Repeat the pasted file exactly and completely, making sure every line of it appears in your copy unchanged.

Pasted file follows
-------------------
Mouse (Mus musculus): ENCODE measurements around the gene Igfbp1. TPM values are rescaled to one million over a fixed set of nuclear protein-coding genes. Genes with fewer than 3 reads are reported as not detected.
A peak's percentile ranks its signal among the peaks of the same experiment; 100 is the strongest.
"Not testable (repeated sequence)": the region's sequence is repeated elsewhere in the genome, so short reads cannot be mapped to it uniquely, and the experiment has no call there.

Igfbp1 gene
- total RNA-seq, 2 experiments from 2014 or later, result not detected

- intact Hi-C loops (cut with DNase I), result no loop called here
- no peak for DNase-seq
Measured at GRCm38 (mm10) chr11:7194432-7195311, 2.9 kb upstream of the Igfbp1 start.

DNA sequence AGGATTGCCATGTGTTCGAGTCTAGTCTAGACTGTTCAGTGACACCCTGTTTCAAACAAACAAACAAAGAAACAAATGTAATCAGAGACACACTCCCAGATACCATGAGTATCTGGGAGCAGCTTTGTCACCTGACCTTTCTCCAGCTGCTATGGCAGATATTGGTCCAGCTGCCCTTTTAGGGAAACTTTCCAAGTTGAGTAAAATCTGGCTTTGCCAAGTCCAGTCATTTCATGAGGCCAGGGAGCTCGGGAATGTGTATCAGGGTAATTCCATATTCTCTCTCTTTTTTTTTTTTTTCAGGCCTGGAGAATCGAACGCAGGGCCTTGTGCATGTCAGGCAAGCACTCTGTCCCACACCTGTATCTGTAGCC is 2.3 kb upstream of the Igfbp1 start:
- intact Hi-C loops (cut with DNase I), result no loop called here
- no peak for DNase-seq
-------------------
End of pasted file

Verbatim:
Mouse (Mus musculus): ENCODE measurements around the gene Igfbp1. TPM values are rescaled to one million over a fixed set of nuclear protein-coding genes. Genes with fewer than 3 reads are reported as not detected.
A peak's percentile ranks its signal among the peaks of the same experiment; 100 is the strongest.
"Not testable (repeated sequence)": the region's sequence is repeated elsewhere in the genome, so short reads cannot be mapped to it uniquely, and the experiment has no call there.

Igfbp1 gene
- total RNA-seq, 2 experiments from 2014 or later, result not detected

- intact Hi-C loops (cut with DNase I), result no loop called here
- no peak for DNase-seq
Measured at GRCm38 (mm10) chr11:7194432-7195311, 2.9 kb upstream of the Igfbp1 start.

DNA sequence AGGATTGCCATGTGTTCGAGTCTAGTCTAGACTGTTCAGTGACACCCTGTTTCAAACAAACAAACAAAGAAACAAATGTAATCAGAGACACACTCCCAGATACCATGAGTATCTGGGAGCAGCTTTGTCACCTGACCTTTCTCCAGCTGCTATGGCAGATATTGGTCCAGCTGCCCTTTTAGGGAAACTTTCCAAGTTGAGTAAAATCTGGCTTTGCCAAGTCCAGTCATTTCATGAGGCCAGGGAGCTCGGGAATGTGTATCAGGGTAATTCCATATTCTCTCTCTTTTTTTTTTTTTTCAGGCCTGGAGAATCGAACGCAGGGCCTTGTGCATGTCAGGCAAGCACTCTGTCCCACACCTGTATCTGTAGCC is 2.3 kb upstream of the Igfbp1 start:
- intact Hi-C loops (cut with DNase I), result no loop called here
- no peak for DNase-seq